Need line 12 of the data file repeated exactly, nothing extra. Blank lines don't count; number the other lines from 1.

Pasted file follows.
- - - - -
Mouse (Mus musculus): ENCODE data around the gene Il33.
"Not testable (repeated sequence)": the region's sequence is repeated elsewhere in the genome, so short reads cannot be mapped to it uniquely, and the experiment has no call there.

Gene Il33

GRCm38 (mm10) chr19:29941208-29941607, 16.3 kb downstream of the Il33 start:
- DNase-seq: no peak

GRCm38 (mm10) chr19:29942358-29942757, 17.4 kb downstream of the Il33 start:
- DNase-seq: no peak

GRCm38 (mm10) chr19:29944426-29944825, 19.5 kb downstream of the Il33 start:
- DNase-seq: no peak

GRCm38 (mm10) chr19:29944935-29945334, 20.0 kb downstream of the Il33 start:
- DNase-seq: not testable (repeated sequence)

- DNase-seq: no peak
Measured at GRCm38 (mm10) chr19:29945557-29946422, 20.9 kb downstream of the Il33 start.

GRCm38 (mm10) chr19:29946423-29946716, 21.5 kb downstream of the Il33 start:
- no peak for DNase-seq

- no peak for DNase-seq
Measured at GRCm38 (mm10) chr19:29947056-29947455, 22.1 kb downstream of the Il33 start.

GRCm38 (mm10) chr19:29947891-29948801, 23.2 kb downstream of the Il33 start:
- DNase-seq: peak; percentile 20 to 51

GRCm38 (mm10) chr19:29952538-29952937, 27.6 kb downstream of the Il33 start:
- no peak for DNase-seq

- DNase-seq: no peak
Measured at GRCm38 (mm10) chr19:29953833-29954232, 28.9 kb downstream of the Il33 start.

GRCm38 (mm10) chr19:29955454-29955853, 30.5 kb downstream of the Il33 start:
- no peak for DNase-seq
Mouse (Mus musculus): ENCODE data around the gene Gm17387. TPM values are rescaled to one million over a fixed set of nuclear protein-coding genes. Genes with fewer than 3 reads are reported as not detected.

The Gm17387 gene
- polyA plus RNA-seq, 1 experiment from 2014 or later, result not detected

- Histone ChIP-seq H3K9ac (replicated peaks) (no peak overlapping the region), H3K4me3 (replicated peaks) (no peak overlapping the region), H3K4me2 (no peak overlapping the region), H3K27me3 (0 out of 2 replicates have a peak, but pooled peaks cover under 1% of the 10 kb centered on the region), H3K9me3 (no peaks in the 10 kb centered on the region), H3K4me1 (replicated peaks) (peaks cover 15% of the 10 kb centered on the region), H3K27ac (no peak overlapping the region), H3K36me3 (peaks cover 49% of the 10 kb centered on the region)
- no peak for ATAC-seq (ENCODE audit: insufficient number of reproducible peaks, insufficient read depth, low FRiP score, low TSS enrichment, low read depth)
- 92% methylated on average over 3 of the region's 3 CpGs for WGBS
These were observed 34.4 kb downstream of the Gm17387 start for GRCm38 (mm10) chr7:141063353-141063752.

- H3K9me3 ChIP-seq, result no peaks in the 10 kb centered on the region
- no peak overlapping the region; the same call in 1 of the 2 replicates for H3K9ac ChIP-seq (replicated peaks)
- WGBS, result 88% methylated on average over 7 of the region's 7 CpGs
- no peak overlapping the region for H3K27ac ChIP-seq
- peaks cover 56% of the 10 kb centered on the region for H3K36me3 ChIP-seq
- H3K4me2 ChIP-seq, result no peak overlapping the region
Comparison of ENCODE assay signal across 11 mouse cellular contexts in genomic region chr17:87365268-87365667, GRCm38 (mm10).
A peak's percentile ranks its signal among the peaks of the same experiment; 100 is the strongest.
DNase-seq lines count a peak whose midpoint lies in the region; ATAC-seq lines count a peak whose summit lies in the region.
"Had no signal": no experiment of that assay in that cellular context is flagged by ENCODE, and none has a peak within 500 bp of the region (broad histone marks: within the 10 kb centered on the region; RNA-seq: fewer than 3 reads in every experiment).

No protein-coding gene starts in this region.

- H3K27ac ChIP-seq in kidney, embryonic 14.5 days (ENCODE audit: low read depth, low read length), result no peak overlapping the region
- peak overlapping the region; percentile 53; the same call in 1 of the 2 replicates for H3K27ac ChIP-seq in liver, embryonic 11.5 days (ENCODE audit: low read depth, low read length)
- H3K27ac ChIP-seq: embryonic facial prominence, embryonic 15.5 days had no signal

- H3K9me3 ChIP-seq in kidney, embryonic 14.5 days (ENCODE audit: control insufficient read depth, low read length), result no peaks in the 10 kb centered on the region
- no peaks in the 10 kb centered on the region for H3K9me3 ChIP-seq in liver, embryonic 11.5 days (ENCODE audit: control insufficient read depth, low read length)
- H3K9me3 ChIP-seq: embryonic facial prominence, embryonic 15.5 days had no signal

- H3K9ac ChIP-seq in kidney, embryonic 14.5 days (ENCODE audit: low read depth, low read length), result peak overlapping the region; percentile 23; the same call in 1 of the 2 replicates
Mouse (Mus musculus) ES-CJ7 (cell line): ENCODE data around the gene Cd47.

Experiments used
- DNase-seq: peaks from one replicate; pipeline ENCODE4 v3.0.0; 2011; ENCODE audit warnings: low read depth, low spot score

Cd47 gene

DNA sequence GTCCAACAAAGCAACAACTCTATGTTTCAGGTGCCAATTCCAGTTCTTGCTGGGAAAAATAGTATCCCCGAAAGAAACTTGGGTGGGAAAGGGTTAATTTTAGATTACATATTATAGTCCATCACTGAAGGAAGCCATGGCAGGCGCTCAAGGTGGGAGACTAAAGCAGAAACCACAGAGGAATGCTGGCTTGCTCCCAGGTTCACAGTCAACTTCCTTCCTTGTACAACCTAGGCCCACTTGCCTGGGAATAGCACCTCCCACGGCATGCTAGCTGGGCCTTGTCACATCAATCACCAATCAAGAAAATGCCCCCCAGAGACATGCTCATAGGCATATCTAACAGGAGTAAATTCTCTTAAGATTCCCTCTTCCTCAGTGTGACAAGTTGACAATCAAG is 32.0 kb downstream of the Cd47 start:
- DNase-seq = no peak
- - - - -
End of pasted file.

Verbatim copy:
- DNase-seq: no peak